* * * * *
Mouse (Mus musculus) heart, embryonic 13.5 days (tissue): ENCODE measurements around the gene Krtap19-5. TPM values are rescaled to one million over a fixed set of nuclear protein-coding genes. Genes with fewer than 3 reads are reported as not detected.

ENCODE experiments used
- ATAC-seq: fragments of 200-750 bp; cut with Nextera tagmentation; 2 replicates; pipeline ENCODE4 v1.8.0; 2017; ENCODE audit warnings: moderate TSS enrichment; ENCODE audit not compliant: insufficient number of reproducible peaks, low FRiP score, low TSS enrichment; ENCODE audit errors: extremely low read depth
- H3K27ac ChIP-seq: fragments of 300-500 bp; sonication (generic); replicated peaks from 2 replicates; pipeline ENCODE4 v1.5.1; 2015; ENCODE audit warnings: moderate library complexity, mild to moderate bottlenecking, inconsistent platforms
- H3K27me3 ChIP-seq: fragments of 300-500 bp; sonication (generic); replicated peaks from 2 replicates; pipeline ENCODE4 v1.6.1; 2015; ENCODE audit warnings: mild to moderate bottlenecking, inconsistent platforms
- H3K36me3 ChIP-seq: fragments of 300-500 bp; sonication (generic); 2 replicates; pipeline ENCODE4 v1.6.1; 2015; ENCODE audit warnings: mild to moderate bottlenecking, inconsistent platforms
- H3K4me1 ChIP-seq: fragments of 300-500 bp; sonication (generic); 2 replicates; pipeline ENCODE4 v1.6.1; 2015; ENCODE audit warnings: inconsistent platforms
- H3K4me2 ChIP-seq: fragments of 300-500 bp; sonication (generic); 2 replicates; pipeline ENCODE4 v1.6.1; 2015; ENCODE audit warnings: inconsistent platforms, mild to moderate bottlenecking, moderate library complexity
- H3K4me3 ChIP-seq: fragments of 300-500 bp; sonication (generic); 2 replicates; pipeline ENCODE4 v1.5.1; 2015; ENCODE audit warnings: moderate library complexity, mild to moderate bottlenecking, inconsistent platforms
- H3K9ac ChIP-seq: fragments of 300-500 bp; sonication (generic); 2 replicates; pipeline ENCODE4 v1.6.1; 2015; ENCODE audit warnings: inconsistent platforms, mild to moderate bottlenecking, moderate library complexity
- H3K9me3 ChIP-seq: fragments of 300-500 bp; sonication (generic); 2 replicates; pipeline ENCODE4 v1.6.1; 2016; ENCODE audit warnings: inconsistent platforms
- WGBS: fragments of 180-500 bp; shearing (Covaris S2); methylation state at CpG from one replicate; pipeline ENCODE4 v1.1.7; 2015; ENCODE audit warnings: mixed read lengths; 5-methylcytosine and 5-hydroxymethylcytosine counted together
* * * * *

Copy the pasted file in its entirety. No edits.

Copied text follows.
Mouse (Mus musculus) heart, embryonic 13.5 days (tissue): ENCODE measurements around the gene Krtap19-5. TPM values are rescaled to one million over a fixed set of nuclear protein-coding genes. Genes with fewer than 3 reads are reported as not detected.

ENCODE experiments used
- ATAC-seq: fragments of 200-750 bp; cut with Nextera tagmentation; 2 replicates; pipeline ENCODE4 v1.8.0; 2017; ENCODE audit warnings: moderate TSS enrichment; ENCODE audit not compliant: insufficient number of reproducible peaks, low FRiP score, low TSS enrichment; ENCODE audit errors: extremely low read depth
- H3K27ac ChIP-seq: fragments of 300-500 bp; sonication (generic); replicated peaks from 2 replicates; pipeline ENCODE4 v1.5.1; 2015; ENCODE audit warnings: moderate library complexity, mild to moderate bottlenecking, inconsistent platforms
- H3K27me3 ChIP-seq: fragments of 300-500 bp; sonication (generic); replicated peaks from 2 replicates; pipeline ENCODE4 v1.6.1; 2015; ENCODE audit warnings: mild to moderate bottlenecking, inconsistent platforms
- H3K36me3 ChIP-seq: fragments of 300-500 bp; sonication (generic); 2 replicates; pipeline ENCODE4 v1.6.1; 2015; ENCODE audit warnings: mild to moderate bottlenecking, inconsistent platforms
- H3K4me1 ChIP-seq: fragments of 300-500 bp; sonication (generic); 2 replicates; pipeline ENCODE4 v1.6.1; 2015; ENCODE audit warnings: inconsistent platforms
- H3K4me2 ChIP-seq: fragments of 300-500 bp; sonication (generic); 2 replicates; pipeline ENCODE4 v1.6.1; 2015; ENCODE audit warnings: inconsistent platforms, mild to moderate bottlenecking, moderate library complexity
- H3K4me3 ChIP-seq: fragments of 300-500 bp; sonication (generic); 2 replicates; pipeline ENCODE4 v1.5.1; 2015; ENCODE audit warnings: moderate library complexity, mild to moderate bottlenecking, inconsistent platforms
- H3K9ac ChIP-seq: fragments of 300-500 bp; sonication (generic); 2 replicates; pipeline ENCODE4 v1.6.1; 2015; ENCODE audit warnings: inconsistent platforms, mild to moderate bottlenecking, moderate library complexity
- H3K9me3 ChIP-seq: fragments of 300-500 bp; sonication (generic); 2 replicates; pipeline ENCODE4 v1.6.1; 2016; ENCODE audit warnings: inconsistent platforms
- WGBS: fragments of 180-500 bp; shearing (Covaris S2); methylation state at CpG from one replicate; pipeline ENCODE4 v1.1.7; 2015; ENCODE audit warnings: mixed read lengths; 5-methylcytosine and 5-hydroxymethylcytosine counted together